When Adam Thome started working at what was then Laurey's Cafe more than 15 years ago, it was a tiny catering shop and lunch counter on the edge of downtown. Since that time, Asheville has grown around the restaurant, which is now called 67 Biltmore Downtown Eatery and Catering, providing it with a bustling sidewalk. Keeping pace, 67 Biltmore has expanded into an Asheville institution, as beloved for its large sunny dining room as its fresh, seasonal lunches.
Diners chat with staff and make their selection from a bright deli case, filled with sweet potato salad, stuffed mushrooms and roast chicken. "You see exactly what you're getting, and we love answering questions," Thome says. "The case is good for conversation — it gets people talking about food. I love seeing people's reactions to a dish they're excited about."
The heaping plate that results, accompanied, perhaps, by sweet tea and a triple chocolate cookie, feels like it was prepared by a friend. "It's very personal," Thome explains. "People have an opportunity to add on to what we've created, and it helps them feel like it's theirs. Customers come in and make suggestions, and we listen to that."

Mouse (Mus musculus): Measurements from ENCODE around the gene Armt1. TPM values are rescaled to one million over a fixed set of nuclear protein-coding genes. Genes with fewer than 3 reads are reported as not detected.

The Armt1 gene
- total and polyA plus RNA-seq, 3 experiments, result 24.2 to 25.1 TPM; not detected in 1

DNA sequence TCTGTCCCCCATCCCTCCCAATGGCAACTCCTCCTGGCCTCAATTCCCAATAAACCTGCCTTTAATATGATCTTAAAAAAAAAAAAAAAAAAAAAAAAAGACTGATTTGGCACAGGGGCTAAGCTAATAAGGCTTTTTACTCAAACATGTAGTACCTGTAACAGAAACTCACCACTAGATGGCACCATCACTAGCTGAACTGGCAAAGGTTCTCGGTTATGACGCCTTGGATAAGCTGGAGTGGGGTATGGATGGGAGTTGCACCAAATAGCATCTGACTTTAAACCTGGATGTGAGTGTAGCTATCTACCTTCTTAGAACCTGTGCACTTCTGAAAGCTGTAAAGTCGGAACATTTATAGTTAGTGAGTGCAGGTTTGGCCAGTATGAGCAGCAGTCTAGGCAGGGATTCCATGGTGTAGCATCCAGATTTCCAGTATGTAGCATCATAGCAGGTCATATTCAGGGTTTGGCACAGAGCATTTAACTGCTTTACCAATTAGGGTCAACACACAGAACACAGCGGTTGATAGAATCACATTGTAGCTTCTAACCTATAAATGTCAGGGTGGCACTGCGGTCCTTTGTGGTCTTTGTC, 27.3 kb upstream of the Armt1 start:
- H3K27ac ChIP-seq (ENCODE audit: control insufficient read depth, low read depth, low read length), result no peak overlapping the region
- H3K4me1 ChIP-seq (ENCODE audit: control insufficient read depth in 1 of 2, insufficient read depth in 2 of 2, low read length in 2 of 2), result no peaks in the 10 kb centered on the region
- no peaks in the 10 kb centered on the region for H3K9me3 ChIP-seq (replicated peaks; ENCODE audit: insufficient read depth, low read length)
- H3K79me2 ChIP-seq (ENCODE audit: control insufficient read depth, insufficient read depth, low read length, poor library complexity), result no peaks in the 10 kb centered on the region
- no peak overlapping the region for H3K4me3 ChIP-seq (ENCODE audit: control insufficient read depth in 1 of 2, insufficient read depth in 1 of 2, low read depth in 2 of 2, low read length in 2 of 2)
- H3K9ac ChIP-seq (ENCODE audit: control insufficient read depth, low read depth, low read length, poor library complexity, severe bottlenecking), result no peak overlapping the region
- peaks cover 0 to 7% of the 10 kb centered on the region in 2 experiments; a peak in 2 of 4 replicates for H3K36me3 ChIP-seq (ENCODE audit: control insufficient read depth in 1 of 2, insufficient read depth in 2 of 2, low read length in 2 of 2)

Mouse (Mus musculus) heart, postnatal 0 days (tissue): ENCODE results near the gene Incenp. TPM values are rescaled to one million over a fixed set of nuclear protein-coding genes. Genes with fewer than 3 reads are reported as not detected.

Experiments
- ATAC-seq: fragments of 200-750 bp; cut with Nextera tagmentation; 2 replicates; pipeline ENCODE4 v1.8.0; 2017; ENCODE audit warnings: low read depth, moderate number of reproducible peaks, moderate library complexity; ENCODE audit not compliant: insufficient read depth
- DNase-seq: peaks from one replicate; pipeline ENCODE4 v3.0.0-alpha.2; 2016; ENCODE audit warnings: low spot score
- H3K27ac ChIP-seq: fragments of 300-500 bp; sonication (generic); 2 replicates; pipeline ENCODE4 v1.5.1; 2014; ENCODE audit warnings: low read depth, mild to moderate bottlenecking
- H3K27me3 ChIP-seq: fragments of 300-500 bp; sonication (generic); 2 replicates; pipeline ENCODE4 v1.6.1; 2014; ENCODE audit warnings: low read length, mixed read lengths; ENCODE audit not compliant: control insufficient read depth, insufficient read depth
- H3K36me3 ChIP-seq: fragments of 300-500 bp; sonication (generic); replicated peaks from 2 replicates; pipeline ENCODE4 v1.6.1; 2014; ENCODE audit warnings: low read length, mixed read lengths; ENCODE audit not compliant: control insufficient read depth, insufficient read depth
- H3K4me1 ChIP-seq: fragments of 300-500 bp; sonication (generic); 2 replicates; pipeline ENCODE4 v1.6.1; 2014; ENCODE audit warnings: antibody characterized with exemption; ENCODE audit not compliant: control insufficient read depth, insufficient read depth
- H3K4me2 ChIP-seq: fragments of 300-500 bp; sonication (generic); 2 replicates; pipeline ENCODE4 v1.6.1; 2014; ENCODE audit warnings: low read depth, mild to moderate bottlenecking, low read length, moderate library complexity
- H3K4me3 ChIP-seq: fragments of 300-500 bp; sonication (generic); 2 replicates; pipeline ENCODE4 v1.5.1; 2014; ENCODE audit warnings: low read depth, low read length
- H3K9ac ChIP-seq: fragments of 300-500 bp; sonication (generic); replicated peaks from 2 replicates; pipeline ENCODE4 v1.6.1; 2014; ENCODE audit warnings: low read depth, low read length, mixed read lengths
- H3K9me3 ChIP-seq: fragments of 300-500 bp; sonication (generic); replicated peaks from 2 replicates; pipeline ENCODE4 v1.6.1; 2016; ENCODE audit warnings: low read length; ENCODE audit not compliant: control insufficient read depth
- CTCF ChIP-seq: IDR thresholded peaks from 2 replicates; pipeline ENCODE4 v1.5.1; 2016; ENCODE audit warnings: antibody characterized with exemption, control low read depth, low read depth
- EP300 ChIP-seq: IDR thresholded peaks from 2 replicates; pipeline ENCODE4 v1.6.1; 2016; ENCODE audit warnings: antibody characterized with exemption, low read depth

Thome has grown with the restaurant. He was hired to take orders at the front counter, and he learned owner Laurey Masterton's secret to customer service — a ready smile and an attentive ear. Today, he and his wife, Emily Thome, manage the restaurant and uphold Masterton's legacy. She passed away several years ago after a life of activism, athleticism and great cooking. To learn more about her, pick up a cookbook from the shop. Her most recent, The Fresh Honey Cookbook, provides recipes for 12 varietals of honey and includes notes from her observations as a beekeeper.
Adam Thome | 67 Biltmore